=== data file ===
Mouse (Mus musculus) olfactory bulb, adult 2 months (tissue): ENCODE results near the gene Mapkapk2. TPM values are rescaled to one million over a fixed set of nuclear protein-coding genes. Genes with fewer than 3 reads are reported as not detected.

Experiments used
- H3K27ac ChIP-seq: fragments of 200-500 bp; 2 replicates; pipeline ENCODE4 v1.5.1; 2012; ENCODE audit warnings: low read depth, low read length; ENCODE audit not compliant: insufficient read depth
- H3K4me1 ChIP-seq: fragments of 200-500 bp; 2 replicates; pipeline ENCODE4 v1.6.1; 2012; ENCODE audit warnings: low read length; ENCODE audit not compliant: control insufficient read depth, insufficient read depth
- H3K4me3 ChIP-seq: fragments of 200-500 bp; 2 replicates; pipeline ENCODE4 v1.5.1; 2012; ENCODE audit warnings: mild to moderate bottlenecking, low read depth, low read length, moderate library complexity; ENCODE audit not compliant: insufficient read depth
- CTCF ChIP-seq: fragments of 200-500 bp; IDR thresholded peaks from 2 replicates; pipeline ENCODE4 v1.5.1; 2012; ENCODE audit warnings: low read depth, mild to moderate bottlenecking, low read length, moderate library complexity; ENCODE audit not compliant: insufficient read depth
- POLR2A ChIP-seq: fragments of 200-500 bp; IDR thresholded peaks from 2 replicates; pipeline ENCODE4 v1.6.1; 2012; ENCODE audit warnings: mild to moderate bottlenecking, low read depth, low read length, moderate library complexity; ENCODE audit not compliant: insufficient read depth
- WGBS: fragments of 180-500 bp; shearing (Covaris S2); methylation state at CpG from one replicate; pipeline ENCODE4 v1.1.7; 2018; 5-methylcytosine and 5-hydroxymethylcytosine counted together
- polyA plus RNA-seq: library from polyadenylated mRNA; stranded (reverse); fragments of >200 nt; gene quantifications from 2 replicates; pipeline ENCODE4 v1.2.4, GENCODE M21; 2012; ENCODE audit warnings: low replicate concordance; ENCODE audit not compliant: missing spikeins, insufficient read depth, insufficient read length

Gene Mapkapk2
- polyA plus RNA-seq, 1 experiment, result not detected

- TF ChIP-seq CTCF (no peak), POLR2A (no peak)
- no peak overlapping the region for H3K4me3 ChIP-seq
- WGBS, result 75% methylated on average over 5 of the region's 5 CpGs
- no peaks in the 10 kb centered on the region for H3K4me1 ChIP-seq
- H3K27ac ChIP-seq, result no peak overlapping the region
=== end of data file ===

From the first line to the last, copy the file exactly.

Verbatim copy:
Mouse (Mus musculus) olfactory bulb, adult 2 months (tissue): ENCODE results near the gene Mapkapk2. TPM values are rescaled to one million over a fixed set of nuclear protein-coding genes. Genes with fewer than 3 reads are reported as not detected.

Experiments used
- H3K27ac ChIP-seq: fragments of 200-500 bp; 2 replicates; pipeline ENCODE4 v1.5.1; 2012; ENCODE audit warnings: low read depth, low read length; ENCODE audit not compliant: insufficient read depth
- H3K4me1 ChIP-seq: fragments of 200-500 bp; 2 replicates; pipeline ENCODE4 v1.6.1; 2012; ENCODE audit warnings: low read length; ENCODE audit not compliant: control insufficient read depth, insufficient read depth
- H3K4me3 ChIP-seq: fragments of 200-500 bp; 2 replicates; pipeline ENCODE4 v1.5.1; 2012; ENCODE audit warnings: mild to moderate bottlenecking, low read depth, low read length, moderate library complexity; ENCODE audit not compliant: insufficient read depth
- CTCF ChIP-seq: fragments of 200-500 bp; IDR thresholded peaks from 2 replicates; pipeline ENCODE4 v1.5.1; 2012; ENCODE audit warnings: low read depth, mild to moderate bottlenecking, low read length, moderate library complexity; ENCODE audit not compliant: insufficient read depth
- POLR2A ChIP-seq: fragments of 200-500 bp; IDR thresholded peaks from 2 replicates; pipeline ENCODE4 v1.6.1; 2012; ENCODE audit warnings: mild to moderate bottlenecking, low read depth, low read length, moderate library complexity; ENCODE audit not compliant: insufficient read depth
- WGBS: fragments of 180-500 bp; shearing (Covaris S2); methylation state at CpG from one replicate; pipeline ENCODE4 v1.1.7; 2018; 5-methylcytosine and 5-hydroxymethylcytosine counted together
- polyA plus RNA-seq: library from polyadenylated mRNA; stranded (reverse); fragments of >200 nt; gene quantifications from 2 replicates; pipeline ENCODE4 v1.2.4, GENCODE M21; 2012; ENCODE audit warnings: low replicate concordance; ENCODE audit not compliant: missing spikeins, insufficient read depth, insufficient read length

Gene Mapkapk2
- polyA plus RNA-seq, 1 experiment, result not detected

- TF ChIP-seq CTCF (no peak), POLR2A (no peak)
- no peak overlapping the region for H3K4me3 ChIP-seq
- WGBS, result 75% methylated on average over 5 of the region's 5 CpGs
- no peaks in the 10 kb centered on the region for H3K4me1 ChIP-seq
- H3K27ac ChIP-seq, result no peak overlapping the region